Grilling With Beer: Spare Ribs, Brats, and Braised Red Cabbage
But when you're sipping on that brewski while the blazing-hot charcoals reach proper temperature, consider using beer as an ingredient for your barbecue.
There are many advantages to grilling with beer. First, it is a great meat tenderizer because it's less acidic than wine, vinegar, or citrus, so it won't break down the texture as rapidly.
Second: flavor. Other herbs and spices will not be overwhelmed by the balanced flavor profile of beer. Also, with the diverse styles of beer, there is a flavor to match any type of meat or sauce.
Third, beer is less expensive than wine. You can expect to pay at least $10 for a 750mL bottle of the cheapest wine at a supermarket -- $5 if you get lucky. A six-pack of 12-ounce bottles of reasonably priced, good craft beer such as Sierra Nevada Torpedo typically sells for less than $10. Of course the fancier you go, the more expensive it will be, but that also goes for wine.
Last, marinating red meat with beer might actually prevent cancer. Seriously? Yes, studies from a German scientist by the name of Udo Pollmer suggest that soaking red meat in beer reduces the formation of cancer-causing HCAs (heterocyclic amines).
This is mainly a blog about grilling meat with beer, but we'll accommodate the haters because they gotta eat too, so let's throw a recipe in here for vegans and vegetarians. The best thing about their dietary preferences: They can still drink beer.
One head of red cabbage, core removed, sliced into quarters
1 medium onion, sliced thin
1 Granny Smith apple, core removed, sliced thin
A Sachet of one cinnamon stick, six juniper berries, four pieces of clove, three star anise, and one pinch of crushed black peppercorns
Two 12-ounce bottles of Cigar City Jai Alai IPA
One-fourth stick of butter, or vegan butter substitute
One-half cup of lingonberry jam
1 tablespoon of brown sugar
Salt and pepper to taste
Marinate the cabbage with the onion, sugar, apple, sachet and beer overnight in the refrigerator. Strain, keep the liquid. Prepare the grill, place a sheet of aluminum foil over the grill, melt the butter on it, then place the wedges on the aluminum. Baste the wedges with the leftover liquid, lingonberry jam, and sprinkle some salt and pepper to taste. Cover the grill to trap the heat, cooking until the cabbage is tender.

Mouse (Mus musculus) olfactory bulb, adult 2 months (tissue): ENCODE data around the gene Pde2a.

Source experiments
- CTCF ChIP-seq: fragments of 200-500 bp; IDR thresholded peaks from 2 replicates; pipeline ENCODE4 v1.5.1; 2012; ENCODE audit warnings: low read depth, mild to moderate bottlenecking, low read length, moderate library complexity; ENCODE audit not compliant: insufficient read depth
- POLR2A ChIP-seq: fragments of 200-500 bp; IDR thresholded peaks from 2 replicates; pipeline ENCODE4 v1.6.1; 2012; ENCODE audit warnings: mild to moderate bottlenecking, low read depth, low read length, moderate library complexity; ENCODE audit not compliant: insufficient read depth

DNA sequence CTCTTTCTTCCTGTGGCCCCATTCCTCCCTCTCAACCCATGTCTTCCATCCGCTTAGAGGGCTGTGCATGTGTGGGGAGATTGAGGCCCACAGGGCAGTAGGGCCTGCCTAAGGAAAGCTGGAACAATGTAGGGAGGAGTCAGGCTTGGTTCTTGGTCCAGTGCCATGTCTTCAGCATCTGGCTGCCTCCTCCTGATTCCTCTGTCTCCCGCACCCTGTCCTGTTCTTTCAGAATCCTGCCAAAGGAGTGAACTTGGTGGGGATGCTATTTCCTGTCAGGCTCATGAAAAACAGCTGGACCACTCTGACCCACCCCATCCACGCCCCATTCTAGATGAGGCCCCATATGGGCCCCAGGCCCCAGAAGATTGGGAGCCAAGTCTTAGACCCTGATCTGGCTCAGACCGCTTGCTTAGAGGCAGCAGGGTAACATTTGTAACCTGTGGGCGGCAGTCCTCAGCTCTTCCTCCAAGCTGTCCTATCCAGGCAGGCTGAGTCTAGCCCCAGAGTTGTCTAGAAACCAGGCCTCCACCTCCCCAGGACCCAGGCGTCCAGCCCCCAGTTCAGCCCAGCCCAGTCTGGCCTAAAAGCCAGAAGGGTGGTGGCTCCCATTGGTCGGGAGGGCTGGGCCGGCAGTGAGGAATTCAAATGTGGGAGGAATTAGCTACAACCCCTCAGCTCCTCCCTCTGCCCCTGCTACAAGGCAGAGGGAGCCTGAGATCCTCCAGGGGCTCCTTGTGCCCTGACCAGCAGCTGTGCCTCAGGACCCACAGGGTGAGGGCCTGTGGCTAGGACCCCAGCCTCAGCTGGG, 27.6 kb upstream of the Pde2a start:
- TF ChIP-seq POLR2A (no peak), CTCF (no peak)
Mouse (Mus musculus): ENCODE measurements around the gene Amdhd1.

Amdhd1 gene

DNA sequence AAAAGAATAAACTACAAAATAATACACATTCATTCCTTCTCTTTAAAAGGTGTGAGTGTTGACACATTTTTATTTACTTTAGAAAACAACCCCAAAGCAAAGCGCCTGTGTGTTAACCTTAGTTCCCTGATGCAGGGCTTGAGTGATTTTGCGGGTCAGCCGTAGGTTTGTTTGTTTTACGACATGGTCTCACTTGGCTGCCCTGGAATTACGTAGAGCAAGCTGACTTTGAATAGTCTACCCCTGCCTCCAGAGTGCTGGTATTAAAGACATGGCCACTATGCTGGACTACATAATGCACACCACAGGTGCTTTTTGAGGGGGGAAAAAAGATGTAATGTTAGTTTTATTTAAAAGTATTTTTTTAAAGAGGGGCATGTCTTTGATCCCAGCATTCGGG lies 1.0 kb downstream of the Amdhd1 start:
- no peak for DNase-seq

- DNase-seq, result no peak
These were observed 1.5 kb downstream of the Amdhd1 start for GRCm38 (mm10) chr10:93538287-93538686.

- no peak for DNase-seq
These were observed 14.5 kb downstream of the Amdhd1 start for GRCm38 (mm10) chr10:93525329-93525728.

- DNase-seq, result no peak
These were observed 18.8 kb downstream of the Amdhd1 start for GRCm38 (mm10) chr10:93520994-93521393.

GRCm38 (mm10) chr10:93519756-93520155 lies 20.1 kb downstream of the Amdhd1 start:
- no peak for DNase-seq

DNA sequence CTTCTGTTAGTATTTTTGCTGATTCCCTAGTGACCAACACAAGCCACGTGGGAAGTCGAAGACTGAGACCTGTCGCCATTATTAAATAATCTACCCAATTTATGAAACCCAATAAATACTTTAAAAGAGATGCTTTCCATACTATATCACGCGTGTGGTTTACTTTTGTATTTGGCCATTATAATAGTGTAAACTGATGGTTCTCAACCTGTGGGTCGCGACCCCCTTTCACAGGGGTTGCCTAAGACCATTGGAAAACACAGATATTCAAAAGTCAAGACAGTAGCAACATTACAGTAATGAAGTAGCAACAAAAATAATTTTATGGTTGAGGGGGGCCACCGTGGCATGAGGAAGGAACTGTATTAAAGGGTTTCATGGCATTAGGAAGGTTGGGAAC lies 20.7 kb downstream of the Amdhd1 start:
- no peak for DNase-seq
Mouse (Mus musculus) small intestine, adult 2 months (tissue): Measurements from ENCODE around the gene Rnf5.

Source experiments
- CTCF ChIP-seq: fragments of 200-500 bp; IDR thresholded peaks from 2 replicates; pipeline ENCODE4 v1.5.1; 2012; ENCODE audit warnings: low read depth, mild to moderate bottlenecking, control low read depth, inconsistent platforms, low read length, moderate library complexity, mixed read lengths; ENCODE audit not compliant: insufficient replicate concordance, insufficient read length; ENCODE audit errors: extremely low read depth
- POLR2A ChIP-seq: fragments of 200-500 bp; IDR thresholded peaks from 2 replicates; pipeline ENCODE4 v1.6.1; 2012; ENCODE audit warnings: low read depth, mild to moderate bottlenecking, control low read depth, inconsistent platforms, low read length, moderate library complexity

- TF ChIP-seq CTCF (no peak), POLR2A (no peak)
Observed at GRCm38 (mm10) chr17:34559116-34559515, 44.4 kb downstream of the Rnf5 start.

Source: db Bistro Moderne
An American classic. We're not sure where this fabulous recipe originated, but thank you to whoever invented it. The beer evaporates inside the chicken, tenderizing the meat and adding a delicious flavor.
1 whole chicken (about 4 pounds)
A six-pack of canned beer, Cigar City Hotter Than Helles lager, or Budweiser if you're cheap.
2 tablespoons of vegetable oil
2 tablespoons of salt
1 teaspoon of black pepper
3 tablespoons of your favorite dry rub
In a small bowl, combine the dry rub ingredients, including salt and pepper. Remove the gibblets, neck and any excess fat from the chicken, then lightly brush the chicken inside and out with oil and dry rub. Preheat the grill to about 400 degrees Fahrenheit. Open a can of beer, take a sip, then slip the can into the cavity of the chicken and place it upright on the grill. Cover the grill and cook over indirect medium heat for about 90 minutes. Drink the rest of the beer.